Dec 26, 2007

The year for fire

Since ancient time in Japan, poetry has played a major role in cultural life and continues to be widely practiced today. One direct way that poetry influences chado is the Emperor’s annual poetic theme, called chokudai.

Poetic themes have been designated for poetry gatherings since the Heian period (794-1185). At the new year, it was the custom for poems from each province to be presented to the Emperor. The poems were thought to embody the spirit of each area and add to the Emperor’s spirit. In return, the Emperor’s spirit, embodied in his poem, was given to all the country.

Today, the Imperial Poetry Reading takes place in the Tokyo Imperial Palace in early January. Several poems are selected from the thousands submitted and are read or chanted in the traditional lyrical style before the Imperial family. Those whose poems have been selected are invited as guests and the Emperor’s poem is read last.

Last year the poetic theme was moon. The chokudai for 2008 is hi or fire. Why not compose a poem on new year’s day to commemorate the year? Everyone remembers writing haiku in grade school. Try to write a short fire poem with 5-7-5 syllables per line. Or try writing a poem in the classical waka style with 5-7-5-7-7 syllables per line.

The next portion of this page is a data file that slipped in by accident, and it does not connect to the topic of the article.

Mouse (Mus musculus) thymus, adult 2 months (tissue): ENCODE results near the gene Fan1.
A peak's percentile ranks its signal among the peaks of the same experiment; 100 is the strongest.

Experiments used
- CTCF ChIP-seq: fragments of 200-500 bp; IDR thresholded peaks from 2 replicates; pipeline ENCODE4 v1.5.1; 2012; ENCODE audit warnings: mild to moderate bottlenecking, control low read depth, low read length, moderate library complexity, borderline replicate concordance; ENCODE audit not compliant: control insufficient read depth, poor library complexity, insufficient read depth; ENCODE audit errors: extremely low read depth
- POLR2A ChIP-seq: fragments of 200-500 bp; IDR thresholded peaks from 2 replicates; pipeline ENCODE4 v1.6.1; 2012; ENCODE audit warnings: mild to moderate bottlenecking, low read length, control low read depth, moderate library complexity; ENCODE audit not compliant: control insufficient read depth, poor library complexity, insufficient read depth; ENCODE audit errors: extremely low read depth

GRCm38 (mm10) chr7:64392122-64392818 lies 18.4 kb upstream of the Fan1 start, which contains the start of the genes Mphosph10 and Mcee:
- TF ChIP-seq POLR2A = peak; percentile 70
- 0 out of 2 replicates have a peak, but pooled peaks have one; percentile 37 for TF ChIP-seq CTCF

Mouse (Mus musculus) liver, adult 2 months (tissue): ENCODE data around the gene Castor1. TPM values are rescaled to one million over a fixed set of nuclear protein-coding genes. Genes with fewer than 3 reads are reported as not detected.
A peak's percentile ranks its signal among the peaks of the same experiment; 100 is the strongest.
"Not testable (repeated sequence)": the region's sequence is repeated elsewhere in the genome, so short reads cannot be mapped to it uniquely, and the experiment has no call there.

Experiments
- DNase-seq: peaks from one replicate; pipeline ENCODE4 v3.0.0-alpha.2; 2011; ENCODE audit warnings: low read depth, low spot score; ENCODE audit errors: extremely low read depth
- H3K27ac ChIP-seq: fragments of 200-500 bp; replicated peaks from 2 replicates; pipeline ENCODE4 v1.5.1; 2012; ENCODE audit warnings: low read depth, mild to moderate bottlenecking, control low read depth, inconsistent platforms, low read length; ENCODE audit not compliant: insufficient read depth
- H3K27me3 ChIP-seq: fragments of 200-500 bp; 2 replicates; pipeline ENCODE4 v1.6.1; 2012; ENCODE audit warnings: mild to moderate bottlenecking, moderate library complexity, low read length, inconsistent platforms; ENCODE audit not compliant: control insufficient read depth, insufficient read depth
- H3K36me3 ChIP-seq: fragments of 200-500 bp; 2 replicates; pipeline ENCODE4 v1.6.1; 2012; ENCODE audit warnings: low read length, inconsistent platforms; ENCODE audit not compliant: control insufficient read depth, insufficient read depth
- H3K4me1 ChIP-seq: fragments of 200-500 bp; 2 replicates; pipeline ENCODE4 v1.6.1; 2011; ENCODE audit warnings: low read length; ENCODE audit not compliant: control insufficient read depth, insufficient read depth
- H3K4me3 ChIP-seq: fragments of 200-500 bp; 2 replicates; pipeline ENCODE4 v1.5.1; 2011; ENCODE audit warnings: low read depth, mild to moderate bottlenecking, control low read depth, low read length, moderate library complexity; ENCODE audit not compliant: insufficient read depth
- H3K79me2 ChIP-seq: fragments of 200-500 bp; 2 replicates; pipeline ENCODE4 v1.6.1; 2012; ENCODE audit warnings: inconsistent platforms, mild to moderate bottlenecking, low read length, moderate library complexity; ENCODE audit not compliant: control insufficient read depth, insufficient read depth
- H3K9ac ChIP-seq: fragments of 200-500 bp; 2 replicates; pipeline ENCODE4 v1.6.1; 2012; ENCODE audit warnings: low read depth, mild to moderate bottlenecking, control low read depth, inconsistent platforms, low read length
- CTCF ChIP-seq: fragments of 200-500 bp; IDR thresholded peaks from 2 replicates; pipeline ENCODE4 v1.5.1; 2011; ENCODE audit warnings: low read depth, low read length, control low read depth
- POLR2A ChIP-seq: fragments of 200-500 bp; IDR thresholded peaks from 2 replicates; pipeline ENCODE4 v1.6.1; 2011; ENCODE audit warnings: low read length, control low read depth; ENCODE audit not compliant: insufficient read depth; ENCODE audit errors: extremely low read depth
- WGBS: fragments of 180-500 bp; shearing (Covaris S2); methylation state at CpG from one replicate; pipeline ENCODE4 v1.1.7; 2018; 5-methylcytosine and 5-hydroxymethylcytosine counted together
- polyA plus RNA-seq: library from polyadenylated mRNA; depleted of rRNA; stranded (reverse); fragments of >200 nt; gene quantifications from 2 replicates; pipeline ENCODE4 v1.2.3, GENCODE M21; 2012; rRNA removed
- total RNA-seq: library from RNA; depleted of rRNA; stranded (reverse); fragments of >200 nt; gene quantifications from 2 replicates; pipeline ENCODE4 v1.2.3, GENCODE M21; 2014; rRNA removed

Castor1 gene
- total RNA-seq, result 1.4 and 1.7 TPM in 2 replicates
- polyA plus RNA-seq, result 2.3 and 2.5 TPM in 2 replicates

Besides poems with the theme, every year craftsmen who make tea utensils use the chokudai to commemorate the year. I wonder what the new year will bring with the theme of fire? Will it mean that people will get fired up? I have a feeling that 2008 will be a very exciting and passionate one. For me, I hope so.

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